Wearing face masks in public can reduce the prevalence of the novel coronavirus disease (COVID-19) by reducing the spread of respiratory droplets. An April 22 analysis of mortality rates in 169 countries indicates that wearing face masks may also save lives.
The study, “Country-wide Coronavirus Mortality and Use of Masks by the Public,” found that the per-capita mortality tended to increase by 43% weekly in countries where people were not wearing masks, compared with a 2.8% increase in countries where people were wearing masks. The analysis looked at COVID-19 testing, deaths and mask-wearing practices for the three weeks beginning March 30.
“Our research supports the universal wearing of masks by the public to suppress the spread of the coronavirus,” said co-author Craig McKeown, M.D., professor of clinical ophthalmology at the Bascom Palmer Eye Institute, part of the University of Miami Miller School of Medicine. “Mask-wearing should be adopted immediately, based on the precautionary principle.”
The analysis was submitted to an academic journal as a letter, with Christopher T. Leffler, M.D., M.P.H., associate professor of ophthalmology at Virginia Commonwealth University (VCU) as first author. Co-authors included Dr. McKeown and contributors from VCU, the University of Toronto and the University of Warmia and Mazury in Poland.
“We posted our analysis on researchgate.net, prior to a peer review, because of the urgency of the COVID-19 threat to public health,” Dr. Leffler said. He launched the collaborative research initiative in March, reaching out to former VCU assistant professor Stephen Schwartz, M.D., M.B.A., who is currently professor of clinical ophthalmology and medical director at Bascom Palmer Eye Institute at Naples, who connected him with Dr. McKeown.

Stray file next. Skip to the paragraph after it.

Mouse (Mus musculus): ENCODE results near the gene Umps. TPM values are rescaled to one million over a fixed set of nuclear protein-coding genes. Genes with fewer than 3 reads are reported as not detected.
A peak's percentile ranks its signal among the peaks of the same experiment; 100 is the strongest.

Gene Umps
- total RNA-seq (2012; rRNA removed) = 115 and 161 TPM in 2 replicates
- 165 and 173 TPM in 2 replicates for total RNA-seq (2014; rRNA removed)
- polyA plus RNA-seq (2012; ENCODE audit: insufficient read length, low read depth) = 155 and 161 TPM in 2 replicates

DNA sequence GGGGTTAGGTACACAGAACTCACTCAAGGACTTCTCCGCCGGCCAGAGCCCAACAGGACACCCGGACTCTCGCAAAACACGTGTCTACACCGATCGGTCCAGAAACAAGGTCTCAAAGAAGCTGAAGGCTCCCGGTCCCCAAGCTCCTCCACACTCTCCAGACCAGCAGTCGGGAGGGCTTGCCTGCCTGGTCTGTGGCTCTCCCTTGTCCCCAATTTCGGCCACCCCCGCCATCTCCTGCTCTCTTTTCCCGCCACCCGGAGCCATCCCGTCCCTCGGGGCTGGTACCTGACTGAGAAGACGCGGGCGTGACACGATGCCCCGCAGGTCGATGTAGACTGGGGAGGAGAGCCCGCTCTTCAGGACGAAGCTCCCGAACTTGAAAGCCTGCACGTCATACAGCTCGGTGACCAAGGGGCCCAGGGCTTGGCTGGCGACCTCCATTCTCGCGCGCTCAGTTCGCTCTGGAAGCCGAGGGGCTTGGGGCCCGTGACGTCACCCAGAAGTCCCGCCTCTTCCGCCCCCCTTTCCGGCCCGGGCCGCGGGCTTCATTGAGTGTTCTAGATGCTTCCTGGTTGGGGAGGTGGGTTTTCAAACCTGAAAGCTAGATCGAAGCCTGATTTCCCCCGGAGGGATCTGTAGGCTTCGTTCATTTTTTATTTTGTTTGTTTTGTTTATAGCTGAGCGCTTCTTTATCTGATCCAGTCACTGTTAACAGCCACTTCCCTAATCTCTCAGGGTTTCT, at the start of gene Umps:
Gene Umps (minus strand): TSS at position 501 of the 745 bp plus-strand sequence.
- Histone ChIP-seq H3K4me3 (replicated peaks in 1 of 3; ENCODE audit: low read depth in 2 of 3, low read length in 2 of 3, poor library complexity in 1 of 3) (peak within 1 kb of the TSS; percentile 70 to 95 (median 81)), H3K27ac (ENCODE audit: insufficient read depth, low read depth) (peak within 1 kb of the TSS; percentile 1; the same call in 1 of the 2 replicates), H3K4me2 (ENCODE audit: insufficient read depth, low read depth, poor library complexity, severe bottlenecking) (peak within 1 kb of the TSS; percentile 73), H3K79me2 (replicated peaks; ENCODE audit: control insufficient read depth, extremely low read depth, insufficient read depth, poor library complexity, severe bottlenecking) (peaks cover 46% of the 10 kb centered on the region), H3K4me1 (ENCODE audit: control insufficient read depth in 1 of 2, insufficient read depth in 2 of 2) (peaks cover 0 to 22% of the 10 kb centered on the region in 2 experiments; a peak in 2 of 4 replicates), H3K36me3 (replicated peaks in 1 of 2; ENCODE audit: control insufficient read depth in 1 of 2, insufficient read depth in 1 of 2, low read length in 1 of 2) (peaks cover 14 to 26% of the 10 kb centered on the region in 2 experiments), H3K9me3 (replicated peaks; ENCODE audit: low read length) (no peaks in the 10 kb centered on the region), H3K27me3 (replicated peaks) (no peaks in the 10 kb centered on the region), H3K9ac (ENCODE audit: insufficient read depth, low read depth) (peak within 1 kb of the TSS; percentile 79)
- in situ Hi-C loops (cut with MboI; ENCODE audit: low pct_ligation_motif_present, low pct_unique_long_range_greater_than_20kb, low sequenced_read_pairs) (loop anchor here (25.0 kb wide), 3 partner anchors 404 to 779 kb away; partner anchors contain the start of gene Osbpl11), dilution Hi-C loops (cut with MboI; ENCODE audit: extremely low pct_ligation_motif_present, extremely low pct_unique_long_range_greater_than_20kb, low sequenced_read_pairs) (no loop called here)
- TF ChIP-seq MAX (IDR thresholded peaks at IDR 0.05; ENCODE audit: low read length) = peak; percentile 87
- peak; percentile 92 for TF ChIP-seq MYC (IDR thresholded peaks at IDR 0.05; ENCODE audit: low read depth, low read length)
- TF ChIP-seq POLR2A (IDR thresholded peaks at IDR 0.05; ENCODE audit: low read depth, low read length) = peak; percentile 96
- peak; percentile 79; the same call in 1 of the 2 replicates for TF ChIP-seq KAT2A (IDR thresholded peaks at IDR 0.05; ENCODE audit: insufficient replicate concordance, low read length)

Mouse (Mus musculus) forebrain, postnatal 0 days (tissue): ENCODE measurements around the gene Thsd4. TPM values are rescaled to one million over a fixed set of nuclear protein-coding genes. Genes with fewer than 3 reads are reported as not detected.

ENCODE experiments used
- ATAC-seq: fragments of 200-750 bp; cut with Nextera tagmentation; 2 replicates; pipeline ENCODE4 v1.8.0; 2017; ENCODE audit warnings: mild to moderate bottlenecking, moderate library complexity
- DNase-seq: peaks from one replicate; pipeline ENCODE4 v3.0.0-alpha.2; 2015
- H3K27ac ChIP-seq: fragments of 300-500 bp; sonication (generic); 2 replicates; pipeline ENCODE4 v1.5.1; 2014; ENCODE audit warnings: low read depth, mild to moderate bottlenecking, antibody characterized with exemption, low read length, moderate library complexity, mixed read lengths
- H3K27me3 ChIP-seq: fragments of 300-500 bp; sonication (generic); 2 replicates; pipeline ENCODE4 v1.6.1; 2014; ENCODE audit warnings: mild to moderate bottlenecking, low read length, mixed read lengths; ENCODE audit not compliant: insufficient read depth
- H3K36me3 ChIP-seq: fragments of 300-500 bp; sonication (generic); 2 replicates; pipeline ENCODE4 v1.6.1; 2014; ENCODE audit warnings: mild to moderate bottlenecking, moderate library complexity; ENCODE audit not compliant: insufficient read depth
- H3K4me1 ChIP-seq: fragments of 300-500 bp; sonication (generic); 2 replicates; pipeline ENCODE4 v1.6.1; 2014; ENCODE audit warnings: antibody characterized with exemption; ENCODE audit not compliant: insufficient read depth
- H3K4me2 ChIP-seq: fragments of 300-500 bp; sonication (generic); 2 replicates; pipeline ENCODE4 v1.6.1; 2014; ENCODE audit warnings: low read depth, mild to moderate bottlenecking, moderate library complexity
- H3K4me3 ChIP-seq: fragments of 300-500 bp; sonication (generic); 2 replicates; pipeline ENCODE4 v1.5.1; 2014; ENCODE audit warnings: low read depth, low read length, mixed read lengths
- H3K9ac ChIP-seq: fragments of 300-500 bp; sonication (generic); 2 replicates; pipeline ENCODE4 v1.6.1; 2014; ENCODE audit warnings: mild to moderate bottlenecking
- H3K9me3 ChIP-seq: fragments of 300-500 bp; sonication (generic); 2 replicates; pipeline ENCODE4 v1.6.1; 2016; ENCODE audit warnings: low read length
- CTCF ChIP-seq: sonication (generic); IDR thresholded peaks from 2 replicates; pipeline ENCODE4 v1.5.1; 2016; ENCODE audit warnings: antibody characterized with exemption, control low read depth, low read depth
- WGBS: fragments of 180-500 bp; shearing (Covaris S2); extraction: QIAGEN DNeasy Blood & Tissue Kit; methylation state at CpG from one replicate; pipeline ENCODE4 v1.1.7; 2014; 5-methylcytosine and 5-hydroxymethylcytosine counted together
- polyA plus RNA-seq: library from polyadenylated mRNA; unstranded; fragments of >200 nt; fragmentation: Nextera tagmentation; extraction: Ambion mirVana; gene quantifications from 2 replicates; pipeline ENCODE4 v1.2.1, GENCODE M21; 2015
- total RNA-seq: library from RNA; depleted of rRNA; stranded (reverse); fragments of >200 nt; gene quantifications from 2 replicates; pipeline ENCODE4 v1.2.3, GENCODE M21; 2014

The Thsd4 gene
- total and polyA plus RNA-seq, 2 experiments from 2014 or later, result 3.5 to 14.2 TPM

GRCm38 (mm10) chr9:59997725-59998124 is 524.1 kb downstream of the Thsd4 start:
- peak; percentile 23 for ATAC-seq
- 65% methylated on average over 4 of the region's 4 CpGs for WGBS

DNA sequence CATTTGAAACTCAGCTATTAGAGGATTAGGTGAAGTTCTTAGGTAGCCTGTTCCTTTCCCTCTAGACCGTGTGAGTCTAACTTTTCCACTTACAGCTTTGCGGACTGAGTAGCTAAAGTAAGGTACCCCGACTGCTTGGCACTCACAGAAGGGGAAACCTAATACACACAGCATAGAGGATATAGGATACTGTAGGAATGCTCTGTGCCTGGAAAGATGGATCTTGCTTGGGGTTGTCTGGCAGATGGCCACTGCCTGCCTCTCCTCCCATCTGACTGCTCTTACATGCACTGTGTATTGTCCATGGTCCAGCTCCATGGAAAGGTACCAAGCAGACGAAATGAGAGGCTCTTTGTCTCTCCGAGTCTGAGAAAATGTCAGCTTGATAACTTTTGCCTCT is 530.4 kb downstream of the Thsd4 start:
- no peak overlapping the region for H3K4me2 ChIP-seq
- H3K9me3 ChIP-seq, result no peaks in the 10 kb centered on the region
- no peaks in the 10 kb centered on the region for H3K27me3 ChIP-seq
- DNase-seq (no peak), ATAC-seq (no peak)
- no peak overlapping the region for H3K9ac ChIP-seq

On April 5, the researchers posted an initial analysis, “Country-wide Mortality from the Novel Coronavirus (COVID-19) Pandemic and Notes Regarding Mask Usage by the Public.” For example, that comparative analysis found the mortality curve in the Czech Republic had flattened following a mandate for public mask usage on March 19, while COVID-19 deaths continued to rise in Italy and Spain.
“Public health authorities and governments have varied in their policies regarding the use of face masks by the public,” said Dr. Leffler, who noted that the U.S. Centers for Disease Control and Prevention on April 13 issued a recommendation for individuals to wear cloth face masks in public settings.
“Our international analysis indicates that wearing face masks in public can flatten the mortality curve,” Dr. McKeown said. “All of us should wear masks in public, because almost anyone could be unknowingly spreading the virus.”